“Being a farmer gives you an advantage,” says Jason. “You learn how to use your body to lift, carry, push or pull things, whether you are baling hay or carrying a calf through the snow or mud.”
The Bergmanns raise dairy beef and cash crops and do custom harvesting. Just as the operation has expanded over the years to include more family members, so has the training that takes place in a 30-by-50-foot shed converted into a practice center. Younger brother Luke and brother-in-law Andy Derks train alongside Jason.
“Strongman is a sport unlike any other. Even at the international level, it’s a close-knit group of good people with a lot of camaraderie,” says Jason. “It’s like farming; we all work together toward a common goal.”
Paul agrees the sport is about cooperation as much as competition. “There are about 50 events, so it’s pretty easy to stay motivated, especially when you’re training with friends.” He has retired from competition and is an applicator for United Cooperative of Beaver Dam, Wis., which supplies the family farm with agronomy, feed, grain, and energy products and services.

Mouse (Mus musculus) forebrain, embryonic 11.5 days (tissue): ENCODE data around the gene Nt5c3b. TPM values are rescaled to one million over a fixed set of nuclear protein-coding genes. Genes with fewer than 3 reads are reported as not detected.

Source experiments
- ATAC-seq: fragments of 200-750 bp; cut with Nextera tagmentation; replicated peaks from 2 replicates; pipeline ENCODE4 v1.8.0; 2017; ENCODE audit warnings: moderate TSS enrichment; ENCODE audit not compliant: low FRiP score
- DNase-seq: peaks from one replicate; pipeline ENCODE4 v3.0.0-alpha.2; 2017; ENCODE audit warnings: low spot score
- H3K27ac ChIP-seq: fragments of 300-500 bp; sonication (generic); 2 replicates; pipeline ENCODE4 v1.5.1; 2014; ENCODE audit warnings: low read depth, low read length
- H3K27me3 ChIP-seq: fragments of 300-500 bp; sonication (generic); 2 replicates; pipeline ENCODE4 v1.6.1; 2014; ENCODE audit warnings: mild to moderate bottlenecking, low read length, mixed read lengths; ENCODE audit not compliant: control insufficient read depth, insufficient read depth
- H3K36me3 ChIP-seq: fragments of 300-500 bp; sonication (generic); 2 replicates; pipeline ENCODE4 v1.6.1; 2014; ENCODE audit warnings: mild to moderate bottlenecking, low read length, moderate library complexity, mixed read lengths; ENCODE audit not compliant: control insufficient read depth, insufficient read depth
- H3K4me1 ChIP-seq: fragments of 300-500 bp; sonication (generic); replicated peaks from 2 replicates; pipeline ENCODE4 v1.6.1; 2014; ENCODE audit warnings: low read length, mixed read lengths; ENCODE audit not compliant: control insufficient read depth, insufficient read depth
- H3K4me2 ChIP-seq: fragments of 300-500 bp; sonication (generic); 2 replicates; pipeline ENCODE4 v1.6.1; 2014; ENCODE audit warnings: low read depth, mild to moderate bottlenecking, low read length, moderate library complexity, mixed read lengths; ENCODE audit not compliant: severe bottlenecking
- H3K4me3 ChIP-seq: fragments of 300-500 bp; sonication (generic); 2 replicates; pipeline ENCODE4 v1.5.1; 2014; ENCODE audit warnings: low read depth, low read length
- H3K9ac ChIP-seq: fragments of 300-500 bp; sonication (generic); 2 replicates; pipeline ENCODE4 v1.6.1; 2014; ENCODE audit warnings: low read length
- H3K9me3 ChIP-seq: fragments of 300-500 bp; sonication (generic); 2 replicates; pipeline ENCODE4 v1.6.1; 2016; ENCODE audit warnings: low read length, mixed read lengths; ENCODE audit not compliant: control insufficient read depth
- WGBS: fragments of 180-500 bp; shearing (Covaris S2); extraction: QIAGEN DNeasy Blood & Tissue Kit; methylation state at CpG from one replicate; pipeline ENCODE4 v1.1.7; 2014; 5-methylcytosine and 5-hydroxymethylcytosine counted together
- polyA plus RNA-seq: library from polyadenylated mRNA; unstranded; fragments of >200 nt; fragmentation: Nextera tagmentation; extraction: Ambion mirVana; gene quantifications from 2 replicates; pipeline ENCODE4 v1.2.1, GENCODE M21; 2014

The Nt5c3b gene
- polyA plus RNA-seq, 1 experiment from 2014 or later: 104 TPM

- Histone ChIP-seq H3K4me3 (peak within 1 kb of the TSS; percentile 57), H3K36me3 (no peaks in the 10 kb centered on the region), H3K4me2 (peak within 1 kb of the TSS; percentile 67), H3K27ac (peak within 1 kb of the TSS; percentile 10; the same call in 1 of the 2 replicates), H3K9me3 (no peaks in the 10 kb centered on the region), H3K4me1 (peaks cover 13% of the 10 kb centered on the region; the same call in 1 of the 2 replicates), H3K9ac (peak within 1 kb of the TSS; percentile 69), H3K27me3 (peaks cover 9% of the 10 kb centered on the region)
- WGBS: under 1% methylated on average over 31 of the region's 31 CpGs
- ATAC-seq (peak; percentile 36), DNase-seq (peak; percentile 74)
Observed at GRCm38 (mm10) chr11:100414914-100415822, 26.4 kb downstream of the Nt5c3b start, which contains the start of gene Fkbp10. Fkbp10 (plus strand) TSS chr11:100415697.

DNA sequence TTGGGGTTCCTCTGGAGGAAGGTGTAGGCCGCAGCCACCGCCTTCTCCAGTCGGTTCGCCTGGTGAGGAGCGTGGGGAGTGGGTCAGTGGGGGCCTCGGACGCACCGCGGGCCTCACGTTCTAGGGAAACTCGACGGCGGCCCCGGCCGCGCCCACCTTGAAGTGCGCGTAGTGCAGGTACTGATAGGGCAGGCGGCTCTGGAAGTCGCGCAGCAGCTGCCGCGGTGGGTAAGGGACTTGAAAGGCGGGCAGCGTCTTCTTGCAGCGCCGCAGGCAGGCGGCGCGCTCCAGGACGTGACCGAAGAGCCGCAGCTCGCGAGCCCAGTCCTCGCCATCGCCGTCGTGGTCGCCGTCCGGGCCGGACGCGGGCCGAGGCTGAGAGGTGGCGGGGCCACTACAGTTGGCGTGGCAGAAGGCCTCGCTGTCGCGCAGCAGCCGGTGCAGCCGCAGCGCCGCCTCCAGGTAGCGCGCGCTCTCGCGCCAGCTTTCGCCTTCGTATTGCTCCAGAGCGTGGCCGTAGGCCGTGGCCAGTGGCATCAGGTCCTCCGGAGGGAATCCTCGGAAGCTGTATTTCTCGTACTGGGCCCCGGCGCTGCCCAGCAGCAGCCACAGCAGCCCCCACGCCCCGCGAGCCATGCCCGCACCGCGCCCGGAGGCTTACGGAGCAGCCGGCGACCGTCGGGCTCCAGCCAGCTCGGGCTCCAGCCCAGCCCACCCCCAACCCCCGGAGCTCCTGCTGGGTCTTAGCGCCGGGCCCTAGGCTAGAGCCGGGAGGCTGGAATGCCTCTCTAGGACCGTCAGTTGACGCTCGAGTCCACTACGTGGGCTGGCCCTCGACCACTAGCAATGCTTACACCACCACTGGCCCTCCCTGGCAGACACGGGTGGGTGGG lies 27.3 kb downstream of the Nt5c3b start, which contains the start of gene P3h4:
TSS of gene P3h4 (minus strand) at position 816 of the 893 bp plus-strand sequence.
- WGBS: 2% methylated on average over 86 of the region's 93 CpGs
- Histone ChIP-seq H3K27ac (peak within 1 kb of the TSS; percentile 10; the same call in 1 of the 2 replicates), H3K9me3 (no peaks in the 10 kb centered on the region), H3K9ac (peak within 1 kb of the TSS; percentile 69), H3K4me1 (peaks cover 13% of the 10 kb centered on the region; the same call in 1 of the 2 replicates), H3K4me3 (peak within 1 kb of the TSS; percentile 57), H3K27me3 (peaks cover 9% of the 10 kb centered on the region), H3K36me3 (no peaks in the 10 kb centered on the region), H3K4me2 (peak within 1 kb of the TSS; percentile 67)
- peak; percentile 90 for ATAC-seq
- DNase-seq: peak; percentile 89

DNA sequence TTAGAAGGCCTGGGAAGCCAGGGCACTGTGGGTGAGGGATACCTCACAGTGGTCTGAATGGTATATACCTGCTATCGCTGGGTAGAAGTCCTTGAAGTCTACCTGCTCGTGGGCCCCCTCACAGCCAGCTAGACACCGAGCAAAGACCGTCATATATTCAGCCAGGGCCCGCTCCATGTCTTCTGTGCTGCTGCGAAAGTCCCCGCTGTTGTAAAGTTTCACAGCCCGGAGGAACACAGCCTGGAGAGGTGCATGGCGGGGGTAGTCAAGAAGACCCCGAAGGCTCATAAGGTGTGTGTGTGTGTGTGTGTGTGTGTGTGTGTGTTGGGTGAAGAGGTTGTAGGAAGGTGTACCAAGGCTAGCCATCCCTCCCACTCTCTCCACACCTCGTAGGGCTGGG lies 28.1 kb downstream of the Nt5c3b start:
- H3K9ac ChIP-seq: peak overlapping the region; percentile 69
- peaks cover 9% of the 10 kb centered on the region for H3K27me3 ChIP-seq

“I’m proud to work at the co-op,” Paul says. “The people are honest, knowledgeable and responsive. Other businesses don’t have that type of customer service.”
The Bergmann brothers raised eyebrows around Greenville, Wis., when they started training. “One of us would be wearing a harness and pulling a tractor down the road. Neighbors would say, ‘Are you trying to save money on gas?’ Or we’d practice the tire flip and they’d say, ‘You know they make forklifts for that,’” says Paul.
The brothers have excelled in the sport. Jason earned second place in the 2008 America’s Strongest Man competition and ninth and tenth places at the 2008 and 2010 World’s Strongest Man competitions, respectively, before taking time off for injuries. “I want to get back into world competition,” he says. “I’ve met all my goals. Now it’s about the fun of seeing what I can do.”